'Good Morning Mr. Orwell' (still), 1984. Video; color, sound. 38 minutes. Courtesy Electronic Arts Intermix (EAI), New York.
Imagine a show with Peter Gabriel and Laurie Anderson whisper-singing about birds in matching white suits; Allen Ginsberg playing a rousing, folk-inspired song in praise of meditation; and John Cage and Joseph Beuys rubbing feathers against cacti. Hundreds of thousands around the world watched as some of the world's most famous avant-garde artists and popular musicians rocked out in their '80s finery in this "global disco." If it sounds strange, that's because Good Morning Mr. Orwell wasn't your typical television broadcast.
Good Morning Mr. Orwell aired on New Year's Day in 1984 and was the first major satellite broadcast masterminded by Korean American video artist Nam June Paik. Now, more than 30 years later, the video is part of the posthumous exhibition of his works opening today at Asia Society Museum in New York City.
As the title suggests, the video was a cheeky response to George Orwell's dystopian novel 1984. "Orwell only emphasized the negative part, the one-way communication," Paik said about the author. "I see video not as a dictatorial medium, but as a liberating one. That's what this show is about, to be a symbol for how satellite television can cross international borders and bridge enormous cultural gaps." While Orwell's predictions may not have entirely panned out, Paik's philosophy resonates surprisingly strongly today as digital information proliferates and our dependence on technology grows.
Despite its organic and sometimes spontaneous quality, Good Morning Mr. Orwell was a tightly coordinated affair, a genre-bending collage of live performances by well-known pop musicians and avant-garde artists filmed simultaneously in the studios of New York's WNET/THIRTEEN and FR3 in Paris and then broadcast to audiences in France, the United States, Korea, the Netherlands, and Germany. Interspersed with peripatetic segments of electronically collaged and distorted images are appearances by the likes of Salvador Dali, Philip Glass, and Paik's longtime collaborator Charlotte Moorman. During other segments, the American rock band Oingo Boingo cavorts in front of pulsating, neon shapes, and Merce Cunningham dances with a delayed image of himself. In a recurring skit, an actor threatens to kill himself if another commentator refuses to marry him. The overall effect of Good Morning Mr. Orwell can be overwhelming with its variety of content, yet optimistic in its message.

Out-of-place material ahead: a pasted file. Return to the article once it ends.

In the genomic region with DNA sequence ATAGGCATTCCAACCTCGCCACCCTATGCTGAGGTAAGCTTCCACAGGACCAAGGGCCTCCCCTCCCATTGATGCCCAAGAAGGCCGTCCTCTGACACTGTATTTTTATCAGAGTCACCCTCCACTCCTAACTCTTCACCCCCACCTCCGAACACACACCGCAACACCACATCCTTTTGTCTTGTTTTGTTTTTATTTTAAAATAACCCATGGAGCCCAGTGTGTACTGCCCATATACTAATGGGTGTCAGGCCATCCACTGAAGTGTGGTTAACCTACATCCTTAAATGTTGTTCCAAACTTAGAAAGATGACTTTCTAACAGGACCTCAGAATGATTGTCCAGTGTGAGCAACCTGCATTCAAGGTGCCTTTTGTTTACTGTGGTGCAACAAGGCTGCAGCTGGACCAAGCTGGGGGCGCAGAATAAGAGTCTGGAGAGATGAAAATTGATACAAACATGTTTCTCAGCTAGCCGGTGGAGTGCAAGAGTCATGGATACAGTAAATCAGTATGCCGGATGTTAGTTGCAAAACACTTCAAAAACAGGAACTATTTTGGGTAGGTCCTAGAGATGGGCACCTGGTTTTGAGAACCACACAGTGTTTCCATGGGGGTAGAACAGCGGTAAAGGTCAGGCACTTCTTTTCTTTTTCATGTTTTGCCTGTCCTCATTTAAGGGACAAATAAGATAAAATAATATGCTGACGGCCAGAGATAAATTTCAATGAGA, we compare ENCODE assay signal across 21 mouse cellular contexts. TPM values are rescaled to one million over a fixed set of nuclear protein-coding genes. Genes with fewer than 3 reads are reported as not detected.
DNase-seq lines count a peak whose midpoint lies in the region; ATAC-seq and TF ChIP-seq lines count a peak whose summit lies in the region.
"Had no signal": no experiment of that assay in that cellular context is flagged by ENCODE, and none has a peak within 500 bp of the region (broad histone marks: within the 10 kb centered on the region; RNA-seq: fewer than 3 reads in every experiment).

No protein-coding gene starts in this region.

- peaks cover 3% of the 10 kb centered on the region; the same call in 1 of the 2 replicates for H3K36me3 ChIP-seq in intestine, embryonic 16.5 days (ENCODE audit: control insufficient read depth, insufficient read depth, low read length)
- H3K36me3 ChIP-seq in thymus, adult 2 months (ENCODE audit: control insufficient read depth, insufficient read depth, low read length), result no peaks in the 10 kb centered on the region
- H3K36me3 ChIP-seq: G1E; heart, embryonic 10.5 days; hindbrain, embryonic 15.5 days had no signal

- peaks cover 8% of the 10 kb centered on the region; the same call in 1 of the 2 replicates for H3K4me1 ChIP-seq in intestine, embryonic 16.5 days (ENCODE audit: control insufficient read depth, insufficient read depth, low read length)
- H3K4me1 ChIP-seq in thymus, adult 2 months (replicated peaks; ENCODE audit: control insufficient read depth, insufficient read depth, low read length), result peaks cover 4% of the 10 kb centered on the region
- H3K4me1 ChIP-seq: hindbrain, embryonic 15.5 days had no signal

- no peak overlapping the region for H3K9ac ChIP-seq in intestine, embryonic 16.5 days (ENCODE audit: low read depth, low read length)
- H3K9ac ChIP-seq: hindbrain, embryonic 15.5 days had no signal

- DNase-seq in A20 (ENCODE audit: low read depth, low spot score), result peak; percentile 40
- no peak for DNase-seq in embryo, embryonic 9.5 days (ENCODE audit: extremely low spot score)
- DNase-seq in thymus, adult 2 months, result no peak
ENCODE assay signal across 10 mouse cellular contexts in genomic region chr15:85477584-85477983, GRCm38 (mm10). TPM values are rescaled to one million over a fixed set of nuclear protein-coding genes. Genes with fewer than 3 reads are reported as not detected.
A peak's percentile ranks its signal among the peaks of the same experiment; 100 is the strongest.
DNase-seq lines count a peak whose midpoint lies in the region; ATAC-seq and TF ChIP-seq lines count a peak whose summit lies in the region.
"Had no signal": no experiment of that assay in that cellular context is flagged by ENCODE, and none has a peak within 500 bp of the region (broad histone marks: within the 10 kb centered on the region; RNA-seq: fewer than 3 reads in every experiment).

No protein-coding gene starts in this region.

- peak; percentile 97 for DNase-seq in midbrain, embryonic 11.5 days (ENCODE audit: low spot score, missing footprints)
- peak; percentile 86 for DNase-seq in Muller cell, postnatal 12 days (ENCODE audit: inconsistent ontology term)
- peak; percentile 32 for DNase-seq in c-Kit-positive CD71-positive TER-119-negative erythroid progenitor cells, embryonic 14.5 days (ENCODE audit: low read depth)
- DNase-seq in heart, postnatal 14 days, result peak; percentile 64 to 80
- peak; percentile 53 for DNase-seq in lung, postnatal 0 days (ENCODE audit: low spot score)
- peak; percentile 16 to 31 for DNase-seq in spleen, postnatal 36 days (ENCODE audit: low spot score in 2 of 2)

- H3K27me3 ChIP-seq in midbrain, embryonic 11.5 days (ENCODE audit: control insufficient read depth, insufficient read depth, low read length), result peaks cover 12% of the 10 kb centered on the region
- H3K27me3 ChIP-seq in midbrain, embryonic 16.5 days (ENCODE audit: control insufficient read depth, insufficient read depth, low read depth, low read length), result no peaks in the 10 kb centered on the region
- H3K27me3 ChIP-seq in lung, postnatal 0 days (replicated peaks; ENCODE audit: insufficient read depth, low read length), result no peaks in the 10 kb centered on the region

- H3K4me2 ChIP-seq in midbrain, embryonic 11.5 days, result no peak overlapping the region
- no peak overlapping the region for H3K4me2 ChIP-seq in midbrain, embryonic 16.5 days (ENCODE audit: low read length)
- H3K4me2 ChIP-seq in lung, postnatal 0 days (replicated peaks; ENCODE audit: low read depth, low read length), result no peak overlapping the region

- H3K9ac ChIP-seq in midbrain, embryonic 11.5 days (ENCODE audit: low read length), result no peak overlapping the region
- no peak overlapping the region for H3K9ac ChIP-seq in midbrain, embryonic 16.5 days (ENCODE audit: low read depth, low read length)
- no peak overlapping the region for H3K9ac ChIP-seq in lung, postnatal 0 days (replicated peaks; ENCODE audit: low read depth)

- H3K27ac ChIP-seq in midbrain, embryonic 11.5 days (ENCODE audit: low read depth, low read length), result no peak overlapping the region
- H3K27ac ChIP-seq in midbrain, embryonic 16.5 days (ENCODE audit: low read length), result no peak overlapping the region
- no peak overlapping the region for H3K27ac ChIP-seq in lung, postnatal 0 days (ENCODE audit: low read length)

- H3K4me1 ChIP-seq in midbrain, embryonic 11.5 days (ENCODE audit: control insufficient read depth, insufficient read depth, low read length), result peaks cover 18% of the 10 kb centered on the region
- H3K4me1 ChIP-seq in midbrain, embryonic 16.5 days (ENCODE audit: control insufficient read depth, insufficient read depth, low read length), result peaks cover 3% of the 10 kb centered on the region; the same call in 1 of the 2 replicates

Paik, the artist behind iconic pieces such as TV Bra for Living Sculpture (1969), in which Charlotte Moorman wore two TVs over her bare breasts while playing the cello, and TV Glasses (1971), widely seen as a precursor to Google Glass, was a strong advocate for integrating technology into the most basic of human experiences such as perception and the human body itself. "The real issue," he once wrote, "is not to make another scientific toy, but how to humanize the technology and the electronic medium."
In this vein, Good Morning Mr. Orwell is a corollary to Paik's fiercely held belief in the potential of technology and a statement for the power of television to democratize art; Good Morning Mr. Orwell would instantaneously reach more viewers than could ever visit a museum exhibition at once, while also giving individual artists a platform to inject avant-garde art into the public arena. Today the jury is still out on the question of whether technology hollows out our personal relationships and ways of communicating with one another, but Good Morning Mr. Orwell reminds us that the answer, whatever it may be, won't be black and white.
To see the full video, please visit the exhibition Nam June Paik: Becoming Robot at Asia Society Museum in New York from September 5, 2014, to January 4, 2015. Good Morning Mr. Orwell is on view in the Mr. and Mrs. John D. Rockefeller 3rd Gallery on the third floor of the Museum.